• trade exhibitions
  • existing customers/clients
  • focus groups

Outsourcing market research

If you are willing to pay a premium to get your market research, you can use a professional company to gather your research. The Research Buyer's Guide ( is the only directory of professionally accredited market research providers in the UK, and is worth visiting if you're interested in outsourcing your market research needs.

The ICG has also published a list of professionals ( who are qualified to undertake thorough market research.

Once you've walked a mile in the shoes of your customer, you'll get a much better understanding of how to convey your marketing message.

You know who they are. You know where they are. You know what their problems are, and you know what motivates them into buying.

Believe it or not, by doing this you're already ahead of most other business owners who fail to take this critical step.

Other market research tools

As if all these methods aren't enough, there are other tools available that can help you with your market research.  Let's take a look at some of the best research tools out there.

Consumer Barometer


Built by Google, the Consumer Barometer is a tool that can help you to understand how people use the internet across the world.  There are several tools available, including Graph Builder, which enables you to create your own custom analysis to understand how people use the internet, Audience Stories where you can learn about the internet's role in the lives of your audience, Curated Insights which give you beautiful charts for analysis, and Trended Data, allowing you to see how internet access and device usage across the world has evolved over time.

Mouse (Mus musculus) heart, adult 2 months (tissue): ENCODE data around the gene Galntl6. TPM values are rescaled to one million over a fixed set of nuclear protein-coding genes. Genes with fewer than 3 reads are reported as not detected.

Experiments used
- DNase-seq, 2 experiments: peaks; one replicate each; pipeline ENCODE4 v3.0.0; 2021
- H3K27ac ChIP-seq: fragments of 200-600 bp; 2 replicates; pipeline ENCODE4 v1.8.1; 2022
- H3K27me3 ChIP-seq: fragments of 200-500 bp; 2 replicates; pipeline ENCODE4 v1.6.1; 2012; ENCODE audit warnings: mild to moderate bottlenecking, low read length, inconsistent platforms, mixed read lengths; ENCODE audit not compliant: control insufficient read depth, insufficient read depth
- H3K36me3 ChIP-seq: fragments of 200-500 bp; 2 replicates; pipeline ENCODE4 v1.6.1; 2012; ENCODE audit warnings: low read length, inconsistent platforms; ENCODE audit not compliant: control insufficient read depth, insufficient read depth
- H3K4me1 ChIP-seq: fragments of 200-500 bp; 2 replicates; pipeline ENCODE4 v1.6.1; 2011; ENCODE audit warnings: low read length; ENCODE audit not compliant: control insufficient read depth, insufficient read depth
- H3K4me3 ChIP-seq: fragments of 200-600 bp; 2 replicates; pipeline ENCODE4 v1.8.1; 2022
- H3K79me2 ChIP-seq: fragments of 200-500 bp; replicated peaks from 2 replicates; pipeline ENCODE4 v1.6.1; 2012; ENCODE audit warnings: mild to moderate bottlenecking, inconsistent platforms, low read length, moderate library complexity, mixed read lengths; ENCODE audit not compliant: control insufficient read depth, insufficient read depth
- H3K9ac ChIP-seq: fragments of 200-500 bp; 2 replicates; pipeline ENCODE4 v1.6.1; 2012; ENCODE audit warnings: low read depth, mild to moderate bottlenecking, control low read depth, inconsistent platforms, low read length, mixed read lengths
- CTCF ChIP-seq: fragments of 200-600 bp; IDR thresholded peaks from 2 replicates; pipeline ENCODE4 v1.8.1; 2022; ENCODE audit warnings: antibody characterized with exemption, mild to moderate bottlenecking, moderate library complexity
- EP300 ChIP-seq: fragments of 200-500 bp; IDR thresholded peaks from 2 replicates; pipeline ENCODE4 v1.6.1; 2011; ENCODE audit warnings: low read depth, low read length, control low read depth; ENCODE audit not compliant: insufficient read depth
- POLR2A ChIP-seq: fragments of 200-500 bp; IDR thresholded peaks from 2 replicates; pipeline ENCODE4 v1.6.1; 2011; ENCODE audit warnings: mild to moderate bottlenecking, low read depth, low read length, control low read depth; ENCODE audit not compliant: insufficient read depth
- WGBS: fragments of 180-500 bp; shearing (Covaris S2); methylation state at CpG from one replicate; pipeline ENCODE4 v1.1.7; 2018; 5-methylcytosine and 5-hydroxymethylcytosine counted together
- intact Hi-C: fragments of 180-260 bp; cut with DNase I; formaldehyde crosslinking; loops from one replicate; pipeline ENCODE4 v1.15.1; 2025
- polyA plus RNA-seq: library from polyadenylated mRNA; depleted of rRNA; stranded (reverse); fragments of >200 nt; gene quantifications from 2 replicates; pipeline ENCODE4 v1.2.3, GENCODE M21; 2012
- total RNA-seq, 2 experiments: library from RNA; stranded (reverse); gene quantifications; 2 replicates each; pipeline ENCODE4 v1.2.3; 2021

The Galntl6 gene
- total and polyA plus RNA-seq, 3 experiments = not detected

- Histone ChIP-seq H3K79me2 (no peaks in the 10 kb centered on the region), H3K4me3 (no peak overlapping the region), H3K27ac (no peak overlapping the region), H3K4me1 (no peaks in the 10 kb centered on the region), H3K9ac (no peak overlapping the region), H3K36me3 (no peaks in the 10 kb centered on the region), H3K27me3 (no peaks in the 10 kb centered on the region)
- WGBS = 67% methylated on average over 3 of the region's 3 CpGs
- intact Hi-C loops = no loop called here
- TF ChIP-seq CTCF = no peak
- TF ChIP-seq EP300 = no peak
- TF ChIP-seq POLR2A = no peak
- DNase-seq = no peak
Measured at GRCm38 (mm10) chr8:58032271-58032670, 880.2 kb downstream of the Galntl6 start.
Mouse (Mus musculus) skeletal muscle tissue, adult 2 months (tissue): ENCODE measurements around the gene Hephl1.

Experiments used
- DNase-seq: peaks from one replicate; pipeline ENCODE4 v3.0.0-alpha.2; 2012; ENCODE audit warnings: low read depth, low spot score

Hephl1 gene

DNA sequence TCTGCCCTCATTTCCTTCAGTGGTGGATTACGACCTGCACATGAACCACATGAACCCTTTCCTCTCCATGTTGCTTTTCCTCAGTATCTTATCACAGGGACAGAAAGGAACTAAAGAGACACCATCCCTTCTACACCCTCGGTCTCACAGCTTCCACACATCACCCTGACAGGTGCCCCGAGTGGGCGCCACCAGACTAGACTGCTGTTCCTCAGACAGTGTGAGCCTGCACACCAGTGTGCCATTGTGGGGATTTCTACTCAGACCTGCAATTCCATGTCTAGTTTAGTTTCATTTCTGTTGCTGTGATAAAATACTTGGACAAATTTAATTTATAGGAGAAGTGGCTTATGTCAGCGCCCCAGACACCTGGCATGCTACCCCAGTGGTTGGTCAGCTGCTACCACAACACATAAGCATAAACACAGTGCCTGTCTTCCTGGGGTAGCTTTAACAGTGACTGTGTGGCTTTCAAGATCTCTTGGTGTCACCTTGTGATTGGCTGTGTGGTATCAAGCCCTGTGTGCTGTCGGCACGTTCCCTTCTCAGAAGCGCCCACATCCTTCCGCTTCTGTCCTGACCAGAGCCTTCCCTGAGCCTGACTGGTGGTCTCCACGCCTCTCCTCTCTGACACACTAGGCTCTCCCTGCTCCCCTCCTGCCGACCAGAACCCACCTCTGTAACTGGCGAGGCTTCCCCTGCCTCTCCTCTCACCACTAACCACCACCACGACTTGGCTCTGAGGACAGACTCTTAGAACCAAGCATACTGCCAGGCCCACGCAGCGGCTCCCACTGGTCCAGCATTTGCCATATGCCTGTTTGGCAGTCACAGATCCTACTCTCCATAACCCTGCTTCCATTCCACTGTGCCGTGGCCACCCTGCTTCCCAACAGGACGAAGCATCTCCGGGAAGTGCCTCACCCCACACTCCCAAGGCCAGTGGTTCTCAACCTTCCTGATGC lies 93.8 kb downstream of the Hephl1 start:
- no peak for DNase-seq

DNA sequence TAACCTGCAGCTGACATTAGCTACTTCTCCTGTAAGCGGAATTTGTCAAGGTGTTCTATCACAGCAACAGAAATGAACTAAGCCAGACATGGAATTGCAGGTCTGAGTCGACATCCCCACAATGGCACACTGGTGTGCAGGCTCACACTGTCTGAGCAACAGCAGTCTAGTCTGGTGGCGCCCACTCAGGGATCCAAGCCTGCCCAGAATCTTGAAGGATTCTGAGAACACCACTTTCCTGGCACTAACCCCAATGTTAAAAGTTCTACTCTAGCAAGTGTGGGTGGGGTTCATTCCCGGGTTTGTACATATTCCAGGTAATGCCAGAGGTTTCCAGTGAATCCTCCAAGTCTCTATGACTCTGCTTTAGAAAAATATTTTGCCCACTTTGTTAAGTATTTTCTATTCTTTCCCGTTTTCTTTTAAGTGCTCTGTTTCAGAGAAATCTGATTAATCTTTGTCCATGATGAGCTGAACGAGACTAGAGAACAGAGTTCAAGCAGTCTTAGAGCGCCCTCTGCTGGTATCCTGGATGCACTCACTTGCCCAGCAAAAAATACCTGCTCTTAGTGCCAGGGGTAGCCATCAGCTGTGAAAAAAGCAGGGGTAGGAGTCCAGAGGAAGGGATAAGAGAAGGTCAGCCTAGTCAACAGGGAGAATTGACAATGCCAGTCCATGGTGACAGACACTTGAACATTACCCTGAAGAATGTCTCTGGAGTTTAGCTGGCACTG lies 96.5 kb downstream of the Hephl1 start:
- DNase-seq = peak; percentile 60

Google Surveys


Google Surveys are a fantastic way to get valuable insights into the minds of your target market.  You can use it to gather insights about your customers to make smart decisions about your marketing activities in the fraction of the time that traditional market research takes.

Design a survey online and tell Google about your audience.  They'll then get you results in no time at all, from real people.  

Think with Google


Yet another remarkable tool from Google, 'Think with Google' is a series of research white papers, tools and resources to help you understand your customers.  

You can uncover the latest marketing research and digital trends, download data reports, guides, infographics and articles designed to help you with your customer research.

Task - Define Your Target Market

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About Chris Haycock

Chris Haycock, Author

Chris is the Managing Director of digital media company CliqTo Ltd. He is responsible for creating a portfolio of more than 30+ online businesses that attract almost 1 in 6 of the UK population. Chris also works as a consultant, offering a range of services that are designed to help businesses improve and refine their digital strategies.



  1. Chris Haycock Chris Haycock says:

    I might know my stuff, but for every opinion there's probably a different one. If this tutorial has caused an avalanche of thoughts running through your head that you want to share with me (and other readers), here's your chance.